Today, on International Women's Day, I am excited to welcome a first here to Writers on Wednesday- a female poet. On the site SheWrites, a gathering place for female writers, members received messages encouraging us to shout out another female writer today, to promote the success of women. I am happy to shine a light on Diane Lockward with her essay on her unique journey to poetry and following that, publishing success. This is a tribute to never giving up, to the value of all the elements listed in her title below. Enjoy!


Patience, Persistence, Belief, and a Bit of Serendipity



I'm in a place of high excitement these days. Temptation by Water, my third full-length poetry collection, was released several months ago. That hardly seems possible when not too long ago I wondered if I'd ever have a first full-length collection.


I am not one of those poets who has stories about what a splendid poet she was in third grade. No sixth grade teacher encouraged me to gather my poems into homemade booklets. No high school English teacher recognized my gift for words. I served as editor of no literary journal in college. In short, I was without any early poetic promise whatsoever. But then, I never had a single teacher who asked me to write a poem, never had an opportunity to fall in love with poetry until years after I'd graduated college, had taught high school English for four years, married, produced three children, then decided, in spite of my lusterless undergraduate performance, to apply to graduate school. And they took me in. There I discovered, quite to my astonishment, that I had a brain! I also discovered poetry—not the writing of it, but the study of it. I fell in love with, of all things, Renaissance poetry. I could not get enough of John Donne.


When I graduated, I returned to teaching. Several years later I saw an advertisement in the English Journal. William Stafford was writing a poetry textbook for high school students, and he wanted teachers to volunteer to test the assignments. What the heck, I thought, and volunteered. Every two weeks for the next six months I received one or two poetry prompts. From the very first one, I was hooked. I had never experienced anything so emotionally intense. Poems danced around in my head all day and often all night. I tucked drafts inside my grade book and worked on them during lunch. Poetry became an irresistible temptation. Then to reel me in even deeper, Stafford took one of my poems, an acrostic, as a sample poem for his textbook, Getting the Knack: 20 Poetry Writing Exercises (NCTE). In 1992, that poem, aptly titled “Serendipity,” became my first published poem.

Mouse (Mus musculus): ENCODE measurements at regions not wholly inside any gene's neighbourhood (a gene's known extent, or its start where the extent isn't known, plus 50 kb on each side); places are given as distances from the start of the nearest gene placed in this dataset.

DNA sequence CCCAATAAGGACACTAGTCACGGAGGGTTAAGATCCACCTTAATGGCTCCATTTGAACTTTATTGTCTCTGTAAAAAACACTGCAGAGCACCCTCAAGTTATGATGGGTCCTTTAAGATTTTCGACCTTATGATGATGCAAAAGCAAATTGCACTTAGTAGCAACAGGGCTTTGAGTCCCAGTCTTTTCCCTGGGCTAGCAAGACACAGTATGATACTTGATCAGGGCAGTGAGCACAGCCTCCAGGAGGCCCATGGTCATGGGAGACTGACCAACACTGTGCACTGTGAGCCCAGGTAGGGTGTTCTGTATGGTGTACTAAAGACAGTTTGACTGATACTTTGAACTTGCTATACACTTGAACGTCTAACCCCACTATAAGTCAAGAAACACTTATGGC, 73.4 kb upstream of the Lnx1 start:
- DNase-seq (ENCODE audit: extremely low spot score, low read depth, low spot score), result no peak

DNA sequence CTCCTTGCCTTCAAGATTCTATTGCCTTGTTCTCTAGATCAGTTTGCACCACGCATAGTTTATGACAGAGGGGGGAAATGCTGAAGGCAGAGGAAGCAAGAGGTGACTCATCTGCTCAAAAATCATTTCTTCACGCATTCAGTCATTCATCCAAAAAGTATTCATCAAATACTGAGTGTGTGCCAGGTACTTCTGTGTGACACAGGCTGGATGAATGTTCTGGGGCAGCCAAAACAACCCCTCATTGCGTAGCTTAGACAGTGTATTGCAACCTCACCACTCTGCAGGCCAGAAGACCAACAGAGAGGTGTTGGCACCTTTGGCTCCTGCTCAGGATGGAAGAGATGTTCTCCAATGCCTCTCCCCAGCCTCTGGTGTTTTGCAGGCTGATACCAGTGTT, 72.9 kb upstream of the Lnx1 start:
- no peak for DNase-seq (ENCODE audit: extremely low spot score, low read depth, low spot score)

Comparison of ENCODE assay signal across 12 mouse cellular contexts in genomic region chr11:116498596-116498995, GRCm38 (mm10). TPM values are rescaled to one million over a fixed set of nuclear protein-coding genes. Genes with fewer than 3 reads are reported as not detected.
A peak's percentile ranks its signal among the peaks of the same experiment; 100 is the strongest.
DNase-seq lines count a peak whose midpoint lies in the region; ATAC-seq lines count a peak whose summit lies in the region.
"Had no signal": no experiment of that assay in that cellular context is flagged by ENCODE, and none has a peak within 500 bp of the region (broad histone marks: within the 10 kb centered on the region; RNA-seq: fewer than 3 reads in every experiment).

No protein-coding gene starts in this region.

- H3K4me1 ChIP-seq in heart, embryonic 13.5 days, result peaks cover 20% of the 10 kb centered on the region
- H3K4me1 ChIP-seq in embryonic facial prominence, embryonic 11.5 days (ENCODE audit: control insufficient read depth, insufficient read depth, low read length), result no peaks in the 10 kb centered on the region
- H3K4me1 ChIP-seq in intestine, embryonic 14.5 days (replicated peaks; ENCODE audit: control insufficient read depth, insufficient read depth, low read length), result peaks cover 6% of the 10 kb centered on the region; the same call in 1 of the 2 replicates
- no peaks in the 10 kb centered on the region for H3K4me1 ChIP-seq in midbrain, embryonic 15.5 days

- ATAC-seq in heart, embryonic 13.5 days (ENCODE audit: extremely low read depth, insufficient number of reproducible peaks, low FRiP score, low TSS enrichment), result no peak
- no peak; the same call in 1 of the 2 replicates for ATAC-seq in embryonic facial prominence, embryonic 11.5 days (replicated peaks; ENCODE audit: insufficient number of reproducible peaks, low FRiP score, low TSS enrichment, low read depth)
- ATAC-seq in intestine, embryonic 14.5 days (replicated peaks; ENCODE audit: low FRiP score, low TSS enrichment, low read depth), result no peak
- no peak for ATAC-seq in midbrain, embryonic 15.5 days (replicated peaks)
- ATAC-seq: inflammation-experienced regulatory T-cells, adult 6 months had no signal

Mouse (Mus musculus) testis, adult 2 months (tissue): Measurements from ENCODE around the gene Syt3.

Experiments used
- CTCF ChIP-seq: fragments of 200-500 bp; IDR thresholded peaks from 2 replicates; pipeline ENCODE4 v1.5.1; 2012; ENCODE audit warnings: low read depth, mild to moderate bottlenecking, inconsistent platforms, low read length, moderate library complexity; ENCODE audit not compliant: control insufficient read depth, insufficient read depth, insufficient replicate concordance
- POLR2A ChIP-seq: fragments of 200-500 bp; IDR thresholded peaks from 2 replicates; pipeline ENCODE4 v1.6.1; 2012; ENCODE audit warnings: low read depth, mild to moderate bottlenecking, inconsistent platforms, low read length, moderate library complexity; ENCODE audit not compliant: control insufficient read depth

I wanted more. I spent weekends going to workshops and readings. During summer vacations, I attended the Frost Place Conference, the Catskills workshop, and the Fine Arts Work Center. I worked with poets who encouraged me to believe I could be a poet. I began sending my poems out for publication. Every once in a while some editor took a poem. Then an entire year went by with no editor taking anything, but that didn't stop me—I told you I was hooked. I've never minded the inevitable rejections all that much. Early on I developed a theory that it takes twenty rejections to get an acceptance, so I viewed each rejection as just one step closer to an acceptance.


As acceptances started coming in again, I stepped up my game and aimed higher. In 1997, Beloit Poetry Journal took two of my poems. I was thrilled. That was by far the most prestigious journal I'd been in. The people at Poetry Daily saw the poems and sent me a letter—they were in their early days and still using snail mail—asking permission to feature both poems. When “Vegetable Love” appeared, it was sandwiched in between poems by Tom Lux and Pablo Neruda. Not bad. When “My Husband Discovers Poetry” appeared, Garrison Keillor spotted it and featured it on The Writer's Almanac.


I also won a local contest in 1997. My prize was the publication of a first chapbook, Against Perfection. Of course, that set me to thinking that if I could have a chapbook, maybe I could have a book. I put a manuscript together and began sending it out to contests. I spent a significant amount of money on postage. I spent a lot of time waiting. For the first few years, I received only rejections. Each summer I devoted a few weeks to revising the manuscript, taking out what seemed to be the weaker poems and substituting with what I hoped were stronger poems. Every new poem I wrote was headed for that manuscript. Then I had a semi-finalist response from Sarabande. Not an acceptance but enough to encourage the belief that if I just persisted it would happen for me. But six more semi-finalist or finalist spots and it still hadn't happened. The initial thrill of the gee-I-almost-made-it had worn off, and I was feeling like I'd never get beyond that one manuscript. Not to mention the money flying out the door.